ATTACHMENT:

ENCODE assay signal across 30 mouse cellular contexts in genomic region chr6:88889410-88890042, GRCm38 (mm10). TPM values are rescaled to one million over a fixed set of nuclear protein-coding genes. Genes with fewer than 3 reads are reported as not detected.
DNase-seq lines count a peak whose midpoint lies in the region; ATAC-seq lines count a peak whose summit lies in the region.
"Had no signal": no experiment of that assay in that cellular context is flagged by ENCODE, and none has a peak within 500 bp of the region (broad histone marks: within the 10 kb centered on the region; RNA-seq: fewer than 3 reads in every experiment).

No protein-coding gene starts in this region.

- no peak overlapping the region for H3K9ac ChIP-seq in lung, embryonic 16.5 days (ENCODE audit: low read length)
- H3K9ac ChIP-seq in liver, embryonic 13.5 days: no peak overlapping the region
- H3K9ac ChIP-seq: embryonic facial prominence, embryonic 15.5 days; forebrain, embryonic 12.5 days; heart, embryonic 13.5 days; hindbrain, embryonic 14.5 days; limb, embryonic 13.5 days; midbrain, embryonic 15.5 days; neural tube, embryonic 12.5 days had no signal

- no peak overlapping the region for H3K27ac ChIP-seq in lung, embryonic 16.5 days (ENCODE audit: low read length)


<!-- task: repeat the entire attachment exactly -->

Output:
ENCODE assay signal across 30 mouse cellular contexts in genomic region chr6:88889410-88890042, GRCm38 (mm10). TPM values are rescaled to one million over a fixed set of nuclear protein-coding genes. Genes with fewer than 3 reads are reported as not detected.
DNase-seq lines count a peak whose midpoint lies in the region; ATAC-seq lines count a peak whose summit lies in the region.
"Had no signal": no experiment of that assay in that cellular context is flagged by ENCODE, and none has a peak within 500 bp of the region (broad histone marks: within the 10 kb centered on the region; RNA-seq: fewer than 3 reads in every experiment).

No protein-coding gene starts in this region.

- no peak overlapping the region for H3K9ac ChIP-seq in lung, embryonic 16.5 days (ENCODE audit: low read length)
- H3K9ac ChIP-seq in liver, embryonic 13.5 days: no peak overlapping the region
- H3K9ac ChIP-seq: embryonic facial prominence, embryonic 15.5 days; forebrain, embryonic 12.5 days; heart, embryonic 13.5 days; hindbrain, embryonic 14.5 days; limb, embryonic 13.5 days; midbrain, embryonic 15.5 days; neural tube, embryonic 12.5 days had no signal

- no peak overlapping the region for H3K27ac ChIP-seq in lung, embryonic 16.5 days (ENCODE audit: low read length)